Is that organic cotton shirt environmentally better or worse than that wool baselayer? How about the recycled fleece vest? And what makes an item “better” or “worse”?
While environmentally friendlier outdoor clothing options keep increasing, it can be next to impossible to know the total environmental costs of any one piece. But Patagonia has stepped up in an effort to start answering those tricky questions with its Footprint Chronicles.
The Footprint Chronicles track the environmental good and bad backstories of five pieces: the Wool 2 Crew, 100%-recycled Synchilla Vest and Eco Rain Shell, Honeydew shoes, and organic cotton Polo Shirt.
For each item, Patagonia measured the distance traveled (Honeydews travel farthest: 19,485 miles), carbon dioxide emissions (Eco Rain Shell had least: 15 pounds), waste generated (Polo Shirt had most: 10 ounces), and energy consumption (Synchilla Vest used least: 58 megajoules).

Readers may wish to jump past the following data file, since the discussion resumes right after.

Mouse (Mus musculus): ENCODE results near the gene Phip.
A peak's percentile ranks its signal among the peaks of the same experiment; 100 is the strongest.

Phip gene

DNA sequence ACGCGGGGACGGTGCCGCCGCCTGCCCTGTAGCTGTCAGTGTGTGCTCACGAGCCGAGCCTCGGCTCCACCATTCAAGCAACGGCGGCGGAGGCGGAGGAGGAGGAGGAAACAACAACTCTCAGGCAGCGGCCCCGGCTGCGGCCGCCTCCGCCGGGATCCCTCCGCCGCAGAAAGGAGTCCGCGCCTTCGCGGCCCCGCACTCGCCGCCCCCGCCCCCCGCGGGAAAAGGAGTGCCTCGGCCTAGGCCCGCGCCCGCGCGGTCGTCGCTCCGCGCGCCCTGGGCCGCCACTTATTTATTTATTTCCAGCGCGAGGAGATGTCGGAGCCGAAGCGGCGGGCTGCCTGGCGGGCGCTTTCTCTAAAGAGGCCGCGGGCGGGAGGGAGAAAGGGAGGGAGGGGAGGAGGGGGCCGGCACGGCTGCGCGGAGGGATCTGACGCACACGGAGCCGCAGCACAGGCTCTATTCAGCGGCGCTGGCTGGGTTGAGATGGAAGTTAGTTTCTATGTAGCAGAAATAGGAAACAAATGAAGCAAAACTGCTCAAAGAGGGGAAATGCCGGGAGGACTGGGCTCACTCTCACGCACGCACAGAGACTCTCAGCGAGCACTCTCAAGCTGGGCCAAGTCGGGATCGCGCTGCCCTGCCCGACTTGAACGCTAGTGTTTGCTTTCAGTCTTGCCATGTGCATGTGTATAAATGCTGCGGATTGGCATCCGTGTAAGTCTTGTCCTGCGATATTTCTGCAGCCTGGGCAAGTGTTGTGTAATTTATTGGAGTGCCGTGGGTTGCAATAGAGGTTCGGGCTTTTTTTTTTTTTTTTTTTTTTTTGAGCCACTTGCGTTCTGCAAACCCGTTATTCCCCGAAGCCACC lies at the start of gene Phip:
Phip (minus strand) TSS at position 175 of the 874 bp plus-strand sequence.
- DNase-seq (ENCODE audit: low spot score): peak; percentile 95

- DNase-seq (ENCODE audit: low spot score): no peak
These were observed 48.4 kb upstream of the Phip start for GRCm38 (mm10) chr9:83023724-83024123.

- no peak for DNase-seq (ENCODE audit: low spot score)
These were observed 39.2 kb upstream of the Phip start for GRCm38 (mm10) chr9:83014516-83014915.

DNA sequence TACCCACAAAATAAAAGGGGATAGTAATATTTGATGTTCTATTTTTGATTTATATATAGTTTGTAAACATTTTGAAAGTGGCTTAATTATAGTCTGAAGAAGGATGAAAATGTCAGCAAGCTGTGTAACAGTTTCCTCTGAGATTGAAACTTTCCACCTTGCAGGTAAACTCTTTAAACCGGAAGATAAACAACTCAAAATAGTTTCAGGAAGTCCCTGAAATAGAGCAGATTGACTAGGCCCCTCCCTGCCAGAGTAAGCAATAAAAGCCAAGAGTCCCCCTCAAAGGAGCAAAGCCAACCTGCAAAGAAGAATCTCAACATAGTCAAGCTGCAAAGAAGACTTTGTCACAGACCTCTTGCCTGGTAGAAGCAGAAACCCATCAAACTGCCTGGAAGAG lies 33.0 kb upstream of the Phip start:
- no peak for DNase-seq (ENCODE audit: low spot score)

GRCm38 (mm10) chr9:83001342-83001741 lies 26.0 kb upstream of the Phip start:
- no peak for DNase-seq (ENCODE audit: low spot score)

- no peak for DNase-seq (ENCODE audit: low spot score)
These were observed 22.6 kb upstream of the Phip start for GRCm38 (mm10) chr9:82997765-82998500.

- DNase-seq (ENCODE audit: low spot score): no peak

Mion has done something similar with its ecoMetrics label, which tracks energy use, greenhouse gasses emitted, and material efficiency for each pair of its sandals. Last year Timberland announced plans for a Green Index label on its footwear.
And Nau’s web site has a Grey Matters section, which explains the company’s rationale behind decisions like carbon offsets, using PLA (polylactic acid derived from corn, which is often genetically modified), and where products are made, though it lacks Patagonia’s transparency and hard numbers.
These are all a start. I hope Patagonia's Footprint Chronicles challenges more outdoor companies to publicly examine their own products' green creds.
Ultimately, I’d like to see standardized environmental measures, like food nutrition labels, included on all clothing and footwear. It would be one more set of information for consumers to compare when choosing gear and outerwear. Then we could see how Patagonia's Eco Rain Shell stacks up against say, a North Face or Mountain Hardwear jacket.